Although the increased resolution capability of digital format broadcasting and high definition video software content standards are a step up for consumers, when comparing HDTV to analog NTSC and PAL standards, the fundamental common foundation of both systems is the Frame Rate.

    • In NTSC-based countries, there are 30 separate frames displayed every second (1 complete frame every 1/30th of a second).
    • In PAL-based countries, there are 25 separate frames displayed every second (1 complete frame displayed every 1/25th of a second).

    These frames are either displayed using the Interlaced Scan method (represented by 480i or 1080i) or the Progressive Scan method (represented by 720p or 1080p).

    With the implementation of the Digital TV and HDTV, the foundation of how frames are displayed still has its roots in the original NTSC and PAL analog video formats. In soon-to-be former NTSC-based countries, Digital and HDTV are implementing the 30 Frame-per-second frame rate, while former PAL-based countries are implementing a 25 Frame-per-second Frame rate.

    NTSC-based Digital TV/HDTV Frame Rate

    Using NTSC as a foundation for Digital TV or HDTV, if the frames are transmitted as an interlaced image (1080i), each frame is composed of two fields, with each field displayed every 60th of a second, and a complete frame displayed every 30th of a second, using an NTSC-based 30 frames-per-second frame rate.

    If the frame is transmitted in the progressive scan format (720p or 1080p) it is displayed twice every 30th of a second.

    In both cases, a unique high definition frame is displayed every 30th of a second in the former NTSC-based countries.

    PAL-based Digital TV/HDTV Frame Rate

    Using PAL as a foundation for Digital TV or HDTV, if the frames are transmitted as an interlaced image (1080i), each frame is composed of two fields, with each field displayed every 50th of a second, and a complete frame displayed every 25th of a second, using a PAL-based 25 frames-per-second frame rate.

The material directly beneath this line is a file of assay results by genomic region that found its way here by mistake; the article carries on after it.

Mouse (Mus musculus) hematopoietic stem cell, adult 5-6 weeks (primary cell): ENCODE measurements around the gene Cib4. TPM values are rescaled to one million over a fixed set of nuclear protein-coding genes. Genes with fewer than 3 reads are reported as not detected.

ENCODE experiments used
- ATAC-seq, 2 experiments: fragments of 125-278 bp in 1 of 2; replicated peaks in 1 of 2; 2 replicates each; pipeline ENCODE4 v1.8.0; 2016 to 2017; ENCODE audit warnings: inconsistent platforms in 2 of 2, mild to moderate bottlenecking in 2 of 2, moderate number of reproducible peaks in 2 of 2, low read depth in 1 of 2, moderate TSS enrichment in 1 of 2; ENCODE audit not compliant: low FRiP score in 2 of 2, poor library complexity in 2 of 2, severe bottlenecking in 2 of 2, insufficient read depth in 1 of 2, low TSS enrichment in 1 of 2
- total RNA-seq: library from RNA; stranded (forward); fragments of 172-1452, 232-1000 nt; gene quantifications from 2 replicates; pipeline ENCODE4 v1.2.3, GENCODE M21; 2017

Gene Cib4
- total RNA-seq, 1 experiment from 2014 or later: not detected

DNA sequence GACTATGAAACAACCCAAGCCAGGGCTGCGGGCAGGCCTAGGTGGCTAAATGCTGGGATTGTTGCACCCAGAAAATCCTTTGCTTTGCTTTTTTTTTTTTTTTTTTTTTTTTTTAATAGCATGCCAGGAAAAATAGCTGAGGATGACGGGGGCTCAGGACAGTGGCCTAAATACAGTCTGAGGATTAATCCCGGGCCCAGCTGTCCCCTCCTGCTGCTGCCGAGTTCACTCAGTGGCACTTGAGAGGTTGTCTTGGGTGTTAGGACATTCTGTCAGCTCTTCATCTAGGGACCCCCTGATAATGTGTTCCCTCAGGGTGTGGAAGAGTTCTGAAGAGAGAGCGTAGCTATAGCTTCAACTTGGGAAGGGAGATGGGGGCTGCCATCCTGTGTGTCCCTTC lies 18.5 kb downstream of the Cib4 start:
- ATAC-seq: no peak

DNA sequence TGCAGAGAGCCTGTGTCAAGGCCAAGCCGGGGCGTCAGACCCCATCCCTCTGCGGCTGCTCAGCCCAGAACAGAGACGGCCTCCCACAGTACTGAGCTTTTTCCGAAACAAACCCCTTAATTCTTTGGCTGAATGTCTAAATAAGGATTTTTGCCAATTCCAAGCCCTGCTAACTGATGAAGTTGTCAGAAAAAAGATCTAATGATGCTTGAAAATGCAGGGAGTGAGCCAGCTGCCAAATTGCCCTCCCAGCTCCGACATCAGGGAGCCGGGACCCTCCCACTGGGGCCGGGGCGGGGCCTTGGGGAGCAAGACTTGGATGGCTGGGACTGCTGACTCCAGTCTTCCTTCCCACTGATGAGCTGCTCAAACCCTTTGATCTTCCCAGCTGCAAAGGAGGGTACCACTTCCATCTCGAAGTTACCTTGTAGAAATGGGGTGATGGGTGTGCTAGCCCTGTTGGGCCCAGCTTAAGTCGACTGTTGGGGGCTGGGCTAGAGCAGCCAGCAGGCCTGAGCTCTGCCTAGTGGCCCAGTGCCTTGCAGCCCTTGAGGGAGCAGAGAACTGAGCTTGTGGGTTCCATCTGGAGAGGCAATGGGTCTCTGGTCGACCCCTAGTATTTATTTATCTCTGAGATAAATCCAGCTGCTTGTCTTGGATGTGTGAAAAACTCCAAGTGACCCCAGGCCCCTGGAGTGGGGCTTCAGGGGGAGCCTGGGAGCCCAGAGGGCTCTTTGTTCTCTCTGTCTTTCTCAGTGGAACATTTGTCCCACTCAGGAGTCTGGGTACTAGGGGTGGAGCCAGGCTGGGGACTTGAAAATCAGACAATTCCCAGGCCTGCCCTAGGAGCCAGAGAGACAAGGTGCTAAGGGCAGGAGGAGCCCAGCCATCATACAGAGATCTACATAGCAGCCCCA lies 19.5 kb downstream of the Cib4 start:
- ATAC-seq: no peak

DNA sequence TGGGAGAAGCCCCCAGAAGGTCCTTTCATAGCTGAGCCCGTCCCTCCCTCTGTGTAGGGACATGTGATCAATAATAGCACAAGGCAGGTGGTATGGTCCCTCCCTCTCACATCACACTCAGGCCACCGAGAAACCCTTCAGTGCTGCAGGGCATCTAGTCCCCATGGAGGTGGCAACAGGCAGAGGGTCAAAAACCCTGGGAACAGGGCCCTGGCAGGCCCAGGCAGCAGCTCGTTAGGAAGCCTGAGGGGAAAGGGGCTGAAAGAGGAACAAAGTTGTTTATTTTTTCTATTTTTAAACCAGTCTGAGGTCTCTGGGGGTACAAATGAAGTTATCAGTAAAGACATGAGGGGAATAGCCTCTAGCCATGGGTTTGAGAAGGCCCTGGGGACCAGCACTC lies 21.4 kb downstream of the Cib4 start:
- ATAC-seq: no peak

If the frame is transmitted in the progressive scan format (720p or 1080p) it is displayed twice every 25th of a second.

    In both cases, a unique high definition frame is displayed every 25th of a second on TVs in former PAL-based countries.

    The Bottom Line

    Digital TV, HDTV, and Ultra HD, although a big leap forward in what you actually see on a TV or projection screen still has roots in analog video standards that are more than 60 years old. As a result, there are and will be, for the foreseeable future, differences in Digital TV and HDTV standards in use throughout the world, reinforcing the barrier to true worldwide video standards.

    Also, as conversion continues towards digital and HD only transmission, many still have NTSC and PAL-based video playback devices, such as VCRs, analog camcorders, and non-HDMI equipped DVD players plugged into HDTVs (and even 4K Ultra HD TVs).

    In addition, even with formats, such as Blu-ray Disc, there are cases where the film or main video content may be in HD, but some of the supplementary video features may still be in the standard resolution NTSC or PAL formats. DVDs are all made in either the NTSC or PAL formats.

    It is also important to note that although 4K content is now widely available via streaming and Ultra HD Blu-ray Disc, 4K TV broadcast standards are still in the early stages of implementation, video display devices (TVs) that are 4K-compliant still need to support analog video formats as long as there are analog video transmission and playback devices in use. Also, be warned that 8K streaming and broadcasting may not be that far off.

    Eventually, you may no longer be able to use analog video devices, but that day isn't there quite yet.